I have had so many opportunities to grow as a leader, and as I leave Champlain I have current and former residents who will be stepping into their own leadership roles. I have worked on great projects in my classes, so I am not just learning about marketing through a textbook, I am actually working with real clients. I’ve created marketing and business plans, PSA’s, advertisements, and ran focus groups.

You can also tell a lot by the passion of the students. Although some students were working at Accepted Students Day, like the Tour Guides, many students were there just because they wanted to be. They wanted to meet incoming students, answer questions, show off certain clubs on campus that students could join, and just share about their experiences.

Why I love Facebook

14 Mar

About two months ago, I created a group on Facebook called “Future Student Affairs Grad Students” in an effort to find other undergrads who were interested in a career in higher education and student affairs and who also wanted to go to grad school.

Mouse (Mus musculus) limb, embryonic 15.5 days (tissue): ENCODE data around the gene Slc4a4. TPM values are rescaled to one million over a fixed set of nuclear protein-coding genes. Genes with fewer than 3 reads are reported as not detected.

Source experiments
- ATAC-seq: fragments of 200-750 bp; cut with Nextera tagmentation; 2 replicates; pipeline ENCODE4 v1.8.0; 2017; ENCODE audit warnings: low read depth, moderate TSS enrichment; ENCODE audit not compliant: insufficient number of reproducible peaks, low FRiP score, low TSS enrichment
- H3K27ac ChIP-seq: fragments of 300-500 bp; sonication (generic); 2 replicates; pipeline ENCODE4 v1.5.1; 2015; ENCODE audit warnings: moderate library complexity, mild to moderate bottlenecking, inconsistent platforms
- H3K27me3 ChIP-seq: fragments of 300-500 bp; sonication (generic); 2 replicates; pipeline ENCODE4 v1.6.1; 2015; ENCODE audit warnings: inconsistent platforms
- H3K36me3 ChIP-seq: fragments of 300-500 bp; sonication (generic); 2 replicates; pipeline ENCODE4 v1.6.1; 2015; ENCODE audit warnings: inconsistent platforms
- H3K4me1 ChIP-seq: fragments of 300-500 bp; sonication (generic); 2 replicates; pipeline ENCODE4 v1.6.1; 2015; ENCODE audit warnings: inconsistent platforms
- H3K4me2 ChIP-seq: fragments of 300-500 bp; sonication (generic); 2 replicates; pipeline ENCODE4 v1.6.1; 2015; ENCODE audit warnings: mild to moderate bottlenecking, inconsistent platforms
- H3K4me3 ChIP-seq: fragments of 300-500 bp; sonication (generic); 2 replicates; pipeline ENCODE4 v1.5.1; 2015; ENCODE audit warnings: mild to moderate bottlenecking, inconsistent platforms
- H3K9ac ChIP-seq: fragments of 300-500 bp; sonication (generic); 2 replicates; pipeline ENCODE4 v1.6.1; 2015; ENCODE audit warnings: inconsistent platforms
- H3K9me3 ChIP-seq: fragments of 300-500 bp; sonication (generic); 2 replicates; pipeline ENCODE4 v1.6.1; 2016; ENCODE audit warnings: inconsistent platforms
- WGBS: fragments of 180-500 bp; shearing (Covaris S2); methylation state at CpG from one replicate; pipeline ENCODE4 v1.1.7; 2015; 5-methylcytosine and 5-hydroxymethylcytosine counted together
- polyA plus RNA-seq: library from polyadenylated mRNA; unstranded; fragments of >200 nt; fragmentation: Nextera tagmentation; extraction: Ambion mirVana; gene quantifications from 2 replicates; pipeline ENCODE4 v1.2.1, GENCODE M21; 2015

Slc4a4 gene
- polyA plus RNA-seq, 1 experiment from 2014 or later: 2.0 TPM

Last week, and early this week, something amazing happened. Our small group that did not have a lot of action exploded. There were about 160 people in the group this morning, and as I just looked now, it is closer to 170. People who are currently attending schools that others  are looking at are giving information, and different people who have applied to the same programs are all getting to know each other. The chat feature that Facebook has created is also getting a lot of use!

Although for me it seems like grad school will be about a year or so away, it is great to see people who are even juniors in their undergrad year getting involved in the conversation, and I am learning a lot from my peers through their experiences.